1. Core properties are primarily used to accomplish the operational purposes or service-delivery objectives, which could include improved properties and/or vacant land, and
  2. Non-core assets, which are functionally obsolete, near or at the end of their economic life, and could be considered as surplus or underutilized. Non-core assets are those properties that are considered to be excess to the corporate mission.

Benchmarking and performance measurement

As part of any effective asset management plan, balanced performance measures must be in place to ensure that you are being competitive within the marketplace. Benchmarking is a form of measurement based on a continuous improvement process that can be compared and measured. This could result in outsourcing/insourcing of various functions such as janitorial services, property management, etc.

Refurbishment or enhancement

This stage includes a review of the owner’s objectives relative to the current market conditions and, completion of a cost-benefit analysis by the asset manager. Once completed, one or more of the following analytical tools can be used:

– Net present value (NPV)

– Internal rate of return (IRR)

– Return on investment (ROI) 

The above analysis may result in several scenarios such as:

  • status quo,
  • initiation of a change of use due to a highest and best use analysis,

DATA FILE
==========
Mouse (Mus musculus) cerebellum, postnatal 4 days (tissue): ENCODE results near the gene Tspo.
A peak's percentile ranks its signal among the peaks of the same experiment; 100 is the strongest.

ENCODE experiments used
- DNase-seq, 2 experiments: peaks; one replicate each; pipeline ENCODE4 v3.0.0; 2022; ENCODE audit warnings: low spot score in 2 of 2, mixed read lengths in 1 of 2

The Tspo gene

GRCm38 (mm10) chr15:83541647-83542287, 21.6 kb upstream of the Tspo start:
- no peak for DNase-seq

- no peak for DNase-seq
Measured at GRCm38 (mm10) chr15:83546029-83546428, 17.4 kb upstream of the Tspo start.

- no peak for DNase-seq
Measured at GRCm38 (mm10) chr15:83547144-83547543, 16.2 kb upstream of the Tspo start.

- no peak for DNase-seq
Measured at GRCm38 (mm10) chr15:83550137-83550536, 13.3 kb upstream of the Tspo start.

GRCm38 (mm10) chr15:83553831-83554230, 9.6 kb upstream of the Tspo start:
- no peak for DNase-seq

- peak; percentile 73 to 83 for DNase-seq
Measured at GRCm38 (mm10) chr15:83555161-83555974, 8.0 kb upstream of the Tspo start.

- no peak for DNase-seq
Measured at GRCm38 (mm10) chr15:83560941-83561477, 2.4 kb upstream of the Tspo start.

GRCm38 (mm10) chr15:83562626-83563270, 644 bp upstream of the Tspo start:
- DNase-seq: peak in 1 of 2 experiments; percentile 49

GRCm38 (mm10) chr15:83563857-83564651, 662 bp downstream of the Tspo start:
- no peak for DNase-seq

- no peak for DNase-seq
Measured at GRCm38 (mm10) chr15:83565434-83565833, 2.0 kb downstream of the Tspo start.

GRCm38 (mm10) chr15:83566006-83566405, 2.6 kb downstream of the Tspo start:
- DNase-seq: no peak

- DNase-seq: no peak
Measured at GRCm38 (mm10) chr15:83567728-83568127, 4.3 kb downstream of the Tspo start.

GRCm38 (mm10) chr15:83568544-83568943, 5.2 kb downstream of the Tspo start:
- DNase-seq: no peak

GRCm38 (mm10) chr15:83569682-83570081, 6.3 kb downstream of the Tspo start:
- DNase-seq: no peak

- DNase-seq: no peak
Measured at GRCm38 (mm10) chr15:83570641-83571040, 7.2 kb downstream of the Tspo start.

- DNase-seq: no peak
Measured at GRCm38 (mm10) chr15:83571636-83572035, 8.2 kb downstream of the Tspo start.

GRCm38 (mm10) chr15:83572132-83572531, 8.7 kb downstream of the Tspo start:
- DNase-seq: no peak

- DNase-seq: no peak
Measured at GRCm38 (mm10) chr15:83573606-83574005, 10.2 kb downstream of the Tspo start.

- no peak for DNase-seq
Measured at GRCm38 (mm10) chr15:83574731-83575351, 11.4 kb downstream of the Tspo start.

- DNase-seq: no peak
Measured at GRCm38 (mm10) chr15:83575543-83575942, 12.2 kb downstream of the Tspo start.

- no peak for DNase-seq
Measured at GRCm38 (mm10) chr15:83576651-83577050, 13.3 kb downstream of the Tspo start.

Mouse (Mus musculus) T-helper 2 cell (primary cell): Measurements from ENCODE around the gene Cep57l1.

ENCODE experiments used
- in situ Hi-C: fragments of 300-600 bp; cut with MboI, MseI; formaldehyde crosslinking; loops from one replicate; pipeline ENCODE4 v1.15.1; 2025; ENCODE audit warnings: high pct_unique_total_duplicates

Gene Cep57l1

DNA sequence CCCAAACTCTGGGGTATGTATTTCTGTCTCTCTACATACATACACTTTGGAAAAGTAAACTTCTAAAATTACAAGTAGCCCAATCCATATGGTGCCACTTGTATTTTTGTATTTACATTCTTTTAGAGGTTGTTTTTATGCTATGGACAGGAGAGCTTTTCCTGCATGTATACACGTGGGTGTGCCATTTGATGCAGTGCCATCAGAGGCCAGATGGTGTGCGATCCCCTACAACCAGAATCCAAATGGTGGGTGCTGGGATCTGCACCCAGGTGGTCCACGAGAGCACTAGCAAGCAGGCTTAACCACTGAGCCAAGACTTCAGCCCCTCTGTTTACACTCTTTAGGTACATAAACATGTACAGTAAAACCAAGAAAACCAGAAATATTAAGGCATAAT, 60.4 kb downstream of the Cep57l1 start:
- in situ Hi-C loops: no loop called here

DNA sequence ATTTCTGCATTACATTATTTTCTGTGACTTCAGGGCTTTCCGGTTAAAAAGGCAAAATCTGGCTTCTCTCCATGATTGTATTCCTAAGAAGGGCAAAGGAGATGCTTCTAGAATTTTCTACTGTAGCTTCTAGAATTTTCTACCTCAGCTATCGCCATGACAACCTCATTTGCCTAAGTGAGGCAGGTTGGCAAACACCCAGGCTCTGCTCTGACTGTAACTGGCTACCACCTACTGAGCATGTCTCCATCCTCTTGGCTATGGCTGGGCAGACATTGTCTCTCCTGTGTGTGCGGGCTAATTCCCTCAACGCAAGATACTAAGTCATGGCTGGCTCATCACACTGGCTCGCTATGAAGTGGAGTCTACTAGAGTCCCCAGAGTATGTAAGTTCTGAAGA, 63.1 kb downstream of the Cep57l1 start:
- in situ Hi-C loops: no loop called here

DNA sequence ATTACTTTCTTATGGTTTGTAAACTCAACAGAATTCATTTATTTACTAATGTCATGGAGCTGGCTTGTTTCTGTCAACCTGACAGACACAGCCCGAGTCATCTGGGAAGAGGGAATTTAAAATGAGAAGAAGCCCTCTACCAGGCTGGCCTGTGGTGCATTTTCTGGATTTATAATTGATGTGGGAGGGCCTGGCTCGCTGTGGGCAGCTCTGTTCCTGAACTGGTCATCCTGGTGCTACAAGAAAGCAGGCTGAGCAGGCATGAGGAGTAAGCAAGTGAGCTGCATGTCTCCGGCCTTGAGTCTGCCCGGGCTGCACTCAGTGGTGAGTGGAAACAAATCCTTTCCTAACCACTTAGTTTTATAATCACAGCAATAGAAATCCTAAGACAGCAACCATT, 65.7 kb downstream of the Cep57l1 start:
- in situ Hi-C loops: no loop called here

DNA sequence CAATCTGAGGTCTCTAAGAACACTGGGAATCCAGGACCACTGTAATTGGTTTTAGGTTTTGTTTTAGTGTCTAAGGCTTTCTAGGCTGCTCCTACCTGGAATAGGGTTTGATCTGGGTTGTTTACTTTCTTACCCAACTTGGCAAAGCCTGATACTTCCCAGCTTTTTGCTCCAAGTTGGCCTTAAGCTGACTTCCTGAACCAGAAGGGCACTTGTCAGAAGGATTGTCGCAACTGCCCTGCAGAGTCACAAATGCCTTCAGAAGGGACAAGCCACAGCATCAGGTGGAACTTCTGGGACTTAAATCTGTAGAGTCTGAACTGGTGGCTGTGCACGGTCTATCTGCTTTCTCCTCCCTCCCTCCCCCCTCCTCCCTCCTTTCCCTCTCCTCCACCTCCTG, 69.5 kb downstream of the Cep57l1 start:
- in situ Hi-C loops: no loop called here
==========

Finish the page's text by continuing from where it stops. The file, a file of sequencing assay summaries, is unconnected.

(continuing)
• modernization/renovation of the property, and
  • disposition. 

For additional information on strategic asset planning, reference the objectives of an asset manager as outlined under the Planning phase.


Factors that may contribute to an owner’s decision to sell include:

– seller’s market,

– improvements are at the end of their economic life,

– major life-cycle work,

– change in ownership strategy such as a lease to offer more flexibility, and

– need for cash or liquidity.

Similar to the acquisition phase, the ownership would typically complete its own due diligence analysis before the disposal. Some items that may be considered at this time are:

– commissioning an appraisal,

– confirmation of market conditions and business cycle,

– review of leases including rents and operating costs,

– obtainment of estoppel certificates,

– title search to ensure that there are no surprises,

– requirement for life-cycle work, and

– completing a Phase I Environmental Site Assessment.